Flowers Must Die – Kompost


It’s tempting to say that if you only buy one psych-rock record this year, make it Kompost. I wouldn’t go quite that far because you should obviously buy loads of ’em including those neglected by this column as a result of short-term memory loss. Plus, Bardo Pond have just released a new LP (see above and distribute your pocket money accordingly). Even so, such is the wealth and diversity of psychedelic gubbins lurking in Kompost‘s yellow grooves that you could spend countless rewarding hours in its company. The record is dronesome in certain places, funky in others, with generous smatterings of krautrock, space rock, jazz, proggy freak folk and other fuckings about which all prove more colourful than Joseph’s Amazing Technicolor Pollock Palette Spillage. Amon Düül II certainly spring to mind, as do Can, Acid Mothers Temple and Flowers Must Die’s fellow cosmic Swedes Träd, Gräs & Stenar. Having said that, one section masquerades as a lost Donna Summer blaxploitation soundtrack being run through a mangle. Oh, and do you prefer a male, female or robotic vocal? Don’t worry, in different places Flowers Must Die experiment with all three. Kompost has something for everyone plus a little bit extra.

Part Chimp – IV
(Rock Action)

One of Britain’s greatest ever noise-rock groups has resurfaced and some people have been championing Part Chimp’s unsung gift for melody. They tell us that, while Part Chimp may be louder than placing the hoover nozzle directly over your ear and sucking out your tympanic membrane, the band also has a dapper knack for a tune. Frankly, if I wanted melody I’d be scouring YouTube for Live Lounge-indebted busker renditions of ‘All About That Bass’. I came for the phat riffs, smothered bellowing and piercing feedback. Part Chimp haven’t let me down. Theirs is truly a wall of sound and, furthermore, it’s an imposing 40-foot wall that’s covered in mud, grease, mould, scary bugs, barbed wire, irreverent graffiti and human faeces. According to a recent interview, the album’s lyrics cover Godzillian slug monsters, interminable car journeys and a traumatic nightmare suffered by Bouncer the dog from TV’s Neighbours. That’s good to know, although Tim Cedar could be shouting a Buzzfeed listicle about home-counties Tinder faux pas for all I care. To reiterate, I’m here for the thunderous guitar noise which is duly denser than Buzz Osborne’s hair.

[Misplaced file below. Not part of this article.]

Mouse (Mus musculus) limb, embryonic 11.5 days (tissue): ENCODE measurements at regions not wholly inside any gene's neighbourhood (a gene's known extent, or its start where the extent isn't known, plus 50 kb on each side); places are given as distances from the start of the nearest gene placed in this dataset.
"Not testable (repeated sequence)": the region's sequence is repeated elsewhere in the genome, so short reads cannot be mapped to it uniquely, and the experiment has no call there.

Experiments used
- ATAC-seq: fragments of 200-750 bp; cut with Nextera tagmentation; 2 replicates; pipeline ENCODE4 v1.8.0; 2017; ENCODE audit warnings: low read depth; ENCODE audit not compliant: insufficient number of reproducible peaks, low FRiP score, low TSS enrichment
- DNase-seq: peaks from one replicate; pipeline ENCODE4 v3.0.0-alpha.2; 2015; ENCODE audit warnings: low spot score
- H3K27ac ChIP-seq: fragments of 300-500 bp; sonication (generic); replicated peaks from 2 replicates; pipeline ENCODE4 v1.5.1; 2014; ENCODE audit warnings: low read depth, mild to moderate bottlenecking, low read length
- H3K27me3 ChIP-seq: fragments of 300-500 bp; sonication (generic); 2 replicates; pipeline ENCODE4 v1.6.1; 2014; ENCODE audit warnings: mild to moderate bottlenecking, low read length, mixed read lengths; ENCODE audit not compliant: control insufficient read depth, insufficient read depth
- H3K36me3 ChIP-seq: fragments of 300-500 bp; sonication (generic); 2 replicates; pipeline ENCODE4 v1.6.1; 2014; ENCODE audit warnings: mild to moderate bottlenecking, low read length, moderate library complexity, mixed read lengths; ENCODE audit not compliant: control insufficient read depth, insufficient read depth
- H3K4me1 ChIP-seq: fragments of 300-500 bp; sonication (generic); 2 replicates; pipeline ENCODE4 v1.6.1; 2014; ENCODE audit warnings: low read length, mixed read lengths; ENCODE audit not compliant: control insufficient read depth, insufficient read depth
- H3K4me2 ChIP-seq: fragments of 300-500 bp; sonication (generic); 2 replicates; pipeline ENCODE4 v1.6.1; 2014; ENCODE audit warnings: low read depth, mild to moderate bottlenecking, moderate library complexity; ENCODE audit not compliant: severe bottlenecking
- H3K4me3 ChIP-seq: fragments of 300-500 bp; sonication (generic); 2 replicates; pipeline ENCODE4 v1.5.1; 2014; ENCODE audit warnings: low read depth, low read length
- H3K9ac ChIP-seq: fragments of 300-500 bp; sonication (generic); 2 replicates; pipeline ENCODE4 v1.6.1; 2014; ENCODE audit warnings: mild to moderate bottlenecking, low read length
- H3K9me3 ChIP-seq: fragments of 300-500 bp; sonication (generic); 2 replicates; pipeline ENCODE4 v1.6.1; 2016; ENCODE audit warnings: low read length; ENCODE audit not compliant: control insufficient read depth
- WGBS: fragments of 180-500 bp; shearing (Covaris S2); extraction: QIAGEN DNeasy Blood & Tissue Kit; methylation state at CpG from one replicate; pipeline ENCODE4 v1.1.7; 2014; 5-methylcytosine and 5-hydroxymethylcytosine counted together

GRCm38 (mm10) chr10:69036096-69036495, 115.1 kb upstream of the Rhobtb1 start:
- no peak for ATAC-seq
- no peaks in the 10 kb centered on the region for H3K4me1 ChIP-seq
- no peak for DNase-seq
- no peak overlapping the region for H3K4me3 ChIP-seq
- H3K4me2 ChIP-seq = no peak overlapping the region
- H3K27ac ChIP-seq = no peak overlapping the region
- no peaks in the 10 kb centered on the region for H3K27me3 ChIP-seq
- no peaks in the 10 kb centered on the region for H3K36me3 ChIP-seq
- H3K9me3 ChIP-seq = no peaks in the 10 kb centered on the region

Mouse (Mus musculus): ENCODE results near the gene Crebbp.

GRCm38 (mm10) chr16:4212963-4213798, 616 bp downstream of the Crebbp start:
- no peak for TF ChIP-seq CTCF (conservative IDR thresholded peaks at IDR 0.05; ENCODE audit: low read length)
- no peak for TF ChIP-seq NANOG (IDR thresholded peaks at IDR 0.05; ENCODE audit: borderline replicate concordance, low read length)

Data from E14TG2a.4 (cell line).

Christian Fitness – Slap Bass Hunks

Andrew "Falco" Falkous will ruin other lyricists for you. First he did it with Mclusky, then with Future Of The Left, and now with his sideline venture Christian Fitness. Spend a little time with his riff-backed words and "Should’ve known, little girl / That you’d do me wrong" doesn’t cut it anymore. He claims to have exchanged the miserable office temp work he used to undertake between FOTL tours by self-releasing Christian Fitness records via Bandcamp, the lucky Falker. You’d expect his appeal to be more niche than that but such are the number of fans desperately and generously queuing up for their latest fix of shouty Falco loquaciousness. This fourth ‘Fitness full-length doesn’t disappoint by ruminating loudly on – SPOILER ALERT – puppy haters, homemade canoes, Stan Collymore, rotting gazeboes, bees, bees and more bees (or lack of, in the immediate future). It’s another ear-crunchin’, home-rockin’, tight-drummin’, eyebrow-raisin’, rump-shakin’ idiosyncratic beast, even if the fancy bass line on the final track does sound worryingly like Muse.

The Cosmic Dead – Psych Is Dead

(Riot Season)

This is news to me, psych being dead. That means I’m out of a gig and will have to return, tail-tucked-between-thighs, to my prior occupation of re-enacting imaginary Edwardian ghost sightings for the entertainment of bemused Danish tourists. Luckily Psych Is Dead is a misnomer, as if Slayer declared the end of thrash. Imagine Elbow’s next album being titled Omnipresent Faux-Soulful Orchestral Indie Piddle Is Dead. Or if The 1975 had called their latest opus Sounding Exactly Like INXS Is Dead. No, The Cosmic Dead have not rebranded as a quasi-Balearic vapourcore fourpiece. This triptych of well-long acid improvs was recorded "in a sweaty Sardinian kitchen". That seems an idyllic setting for Brydon & Coogan to exchange jovial impersonations over an expensive bowl of gnocchetti. Did The Cosmic Dead record in the middle of the night or at wintertime? Is this a case of being able to take the guys out of Glasgow but not the Glasgow out of the guys? Because Psych Is Dead is bookended by two numbers of dark and ominous fogginess. The rusty swirls of ‘Nuraghe’ are built around a heavy, simple and repetitive bass line that’ll flatten you into submission. The title track’s much lighter; reminiscent of Acid Mothers at their pinkest and most floaty. Then ‘#FW’ brings the LP to a fiercely dirging no-wave climax not dissimilar to revving the engine of a fucked rocket until it flatulates poisonous fumes over all surrounding flora. Maybe psych is dead after all. The Scots have killed it. The dream is over. I’m looking for something on PAYE. Sayonara, you post-psych suckers.

Next time: you won’t believe what these ex-King Crimson members look like today!!!!!!! #literally #WTF #ageing #progbantz